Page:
Dengue fever; Expanded dengue syndrome; Thyroiditis; Intracerebral Hemorrhage
2.  Gitelman syndrome manifesting in early childhood and leading to delayed puberty: a case report 
Introduction
Gitelman syndrome is an inherited autosomal recessive renal salt-wasting disorder. It presents with variable clinical symptoms including muscle weakness and fatigue, and the diagnosis is based on metabolic alkalosis, hypokalemia, hypomagnesemia and hypocalciuria. It is usually diagnosed incidentally in early adulthood. There are rare cases of Gitelman syndrome presenting in early childhood; however, to the best of our knowledge it has not previously been associated with delayed puberty.
Case presentation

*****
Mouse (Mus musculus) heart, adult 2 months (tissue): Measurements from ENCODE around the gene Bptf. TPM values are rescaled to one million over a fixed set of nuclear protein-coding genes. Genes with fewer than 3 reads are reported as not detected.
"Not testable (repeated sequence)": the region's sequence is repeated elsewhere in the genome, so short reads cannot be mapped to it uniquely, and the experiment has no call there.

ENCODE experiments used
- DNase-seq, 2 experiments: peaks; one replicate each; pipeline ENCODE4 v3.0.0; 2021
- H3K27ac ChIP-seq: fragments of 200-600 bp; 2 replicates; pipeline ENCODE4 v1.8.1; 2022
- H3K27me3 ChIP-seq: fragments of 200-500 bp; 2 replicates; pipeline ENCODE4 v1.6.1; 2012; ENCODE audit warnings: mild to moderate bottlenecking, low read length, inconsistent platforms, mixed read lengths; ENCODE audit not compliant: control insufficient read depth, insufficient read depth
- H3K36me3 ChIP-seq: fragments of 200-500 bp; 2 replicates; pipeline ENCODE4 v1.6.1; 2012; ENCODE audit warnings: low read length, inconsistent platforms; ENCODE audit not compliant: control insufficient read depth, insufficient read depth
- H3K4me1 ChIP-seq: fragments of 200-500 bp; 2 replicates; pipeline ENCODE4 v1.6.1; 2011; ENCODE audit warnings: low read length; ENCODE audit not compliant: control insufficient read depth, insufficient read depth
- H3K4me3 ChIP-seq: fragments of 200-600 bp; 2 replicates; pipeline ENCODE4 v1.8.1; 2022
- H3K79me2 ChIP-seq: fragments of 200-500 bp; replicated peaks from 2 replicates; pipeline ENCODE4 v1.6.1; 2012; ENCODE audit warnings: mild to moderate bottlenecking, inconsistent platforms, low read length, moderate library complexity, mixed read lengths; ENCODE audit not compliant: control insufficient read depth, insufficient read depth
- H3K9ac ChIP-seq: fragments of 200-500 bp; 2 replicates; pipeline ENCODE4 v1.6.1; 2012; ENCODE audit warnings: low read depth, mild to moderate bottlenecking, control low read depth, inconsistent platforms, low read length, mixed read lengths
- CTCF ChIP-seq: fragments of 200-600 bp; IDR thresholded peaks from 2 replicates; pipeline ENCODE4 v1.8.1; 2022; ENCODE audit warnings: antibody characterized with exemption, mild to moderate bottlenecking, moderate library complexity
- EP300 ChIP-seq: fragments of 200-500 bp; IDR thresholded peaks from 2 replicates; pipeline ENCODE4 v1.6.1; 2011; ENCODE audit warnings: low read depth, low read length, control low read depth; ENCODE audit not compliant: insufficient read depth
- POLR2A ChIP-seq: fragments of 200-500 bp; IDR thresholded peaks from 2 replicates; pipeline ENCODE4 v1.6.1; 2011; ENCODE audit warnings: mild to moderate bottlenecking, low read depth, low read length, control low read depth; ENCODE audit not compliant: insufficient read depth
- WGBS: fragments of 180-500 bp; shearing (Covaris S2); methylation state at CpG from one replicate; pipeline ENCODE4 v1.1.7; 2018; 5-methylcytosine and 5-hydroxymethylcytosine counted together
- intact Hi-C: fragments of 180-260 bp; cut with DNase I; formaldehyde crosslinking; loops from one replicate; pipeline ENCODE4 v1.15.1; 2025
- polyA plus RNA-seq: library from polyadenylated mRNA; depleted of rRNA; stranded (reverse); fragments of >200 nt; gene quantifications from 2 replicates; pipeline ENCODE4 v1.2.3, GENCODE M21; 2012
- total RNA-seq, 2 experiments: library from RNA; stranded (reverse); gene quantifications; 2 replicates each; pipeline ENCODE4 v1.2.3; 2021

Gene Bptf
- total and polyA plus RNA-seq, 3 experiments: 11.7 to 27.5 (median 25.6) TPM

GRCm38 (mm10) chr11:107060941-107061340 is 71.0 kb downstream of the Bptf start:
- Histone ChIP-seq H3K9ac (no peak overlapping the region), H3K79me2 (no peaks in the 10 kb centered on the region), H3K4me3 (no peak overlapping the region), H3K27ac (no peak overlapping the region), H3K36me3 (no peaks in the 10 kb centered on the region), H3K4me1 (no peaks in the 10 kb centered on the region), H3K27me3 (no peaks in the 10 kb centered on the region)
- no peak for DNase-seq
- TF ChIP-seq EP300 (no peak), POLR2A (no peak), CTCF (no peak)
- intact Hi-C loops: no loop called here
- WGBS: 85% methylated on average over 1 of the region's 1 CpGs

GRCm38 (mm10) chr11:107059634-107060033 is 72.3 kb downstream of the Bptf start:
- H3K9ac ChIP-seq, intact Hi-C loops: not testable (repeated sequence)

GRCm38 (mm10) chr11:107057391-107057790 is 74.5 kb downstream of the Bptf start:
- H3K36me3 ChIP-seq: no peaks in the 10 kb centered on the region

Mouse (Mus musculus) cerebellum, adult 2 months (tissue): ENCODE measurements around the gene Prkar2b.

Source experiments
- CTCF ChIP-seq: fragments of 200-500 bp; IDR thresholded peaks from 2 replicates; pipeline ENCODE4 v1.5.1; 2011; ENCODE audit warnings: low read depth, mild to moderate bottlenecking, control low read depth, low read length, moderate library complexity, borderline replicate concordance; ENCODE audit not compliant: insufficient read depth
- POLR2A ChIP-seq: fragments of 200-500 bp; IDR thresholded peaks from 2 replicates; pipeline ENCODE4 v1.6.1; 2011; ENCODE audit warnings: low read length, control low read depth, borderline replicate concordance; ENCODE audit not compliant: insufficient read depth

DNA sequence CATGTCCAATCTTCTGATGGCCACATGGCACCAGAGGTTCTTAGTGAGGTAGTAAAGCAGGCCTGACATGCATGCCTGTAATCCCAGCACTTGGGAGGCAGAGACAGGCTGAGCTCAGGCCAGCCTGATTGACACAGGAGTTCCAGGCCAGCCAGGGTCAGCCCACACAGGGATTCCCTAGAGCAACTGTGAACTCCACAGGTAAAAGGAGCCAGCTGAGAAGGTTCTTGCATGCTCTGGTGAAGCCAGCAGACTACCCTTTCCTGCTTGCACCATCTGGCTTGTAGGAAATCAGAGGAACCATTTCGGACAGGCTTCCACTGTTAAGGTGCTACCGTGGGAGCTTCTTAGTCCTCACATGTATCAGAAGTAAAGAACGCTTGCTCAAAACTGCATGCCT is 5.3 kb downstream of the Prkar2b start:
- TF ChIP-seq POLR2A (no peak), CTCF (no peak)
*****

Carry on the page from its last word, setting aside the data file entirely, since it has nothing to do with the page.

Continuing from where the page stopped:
A 17-year-old South Asian man with recurrent episodes of generalized muscle weakness, fatigue and cramps from the age of two years was admitted for further workup. Before the age of 12 years, the episodes had been mild, but they then got progressively worse. Other symptoms include polyuria, polydipsia, nocturia, paresthesia and occasional watery diarrhea. He also had a history of short stature, poor weight gain and delayed developmental landmarks. His family history was unremarkable except for the consanguineous marriage of his parents. An examination revealed a thin and lean man with blood pressure of 95/60mmHg. His height and weight were below the third percentile and his sexual development was at Tanner Stage II. Laboratory work revealed serum sodium of 124mmol/L, potassium 2.4mmol/L, calcium 6.5mmol/L and magnesium of 1.2mg/dL. His testosterone level was low (0.85ng/mL, normal for his age 2.67 to 10.12ng/mL) with normal levels of luteinizing hormone and follicle-stimulating hormone. The sex hormone findings were attributed to delayed puberty. A 24-hour urinary analysis revealed decreased excretion of calcium (25.9mg/24 hours). Based on the findings of hypokalemic metabolic alkalosis without hypertension, severe hypomagnesemia and hypocalciuria, a diagnosis of Gitelman syndrome was made. Treatment was started with oral supplementation of potassium, magnesium and calcium along with spironolactone and liberal salt intake.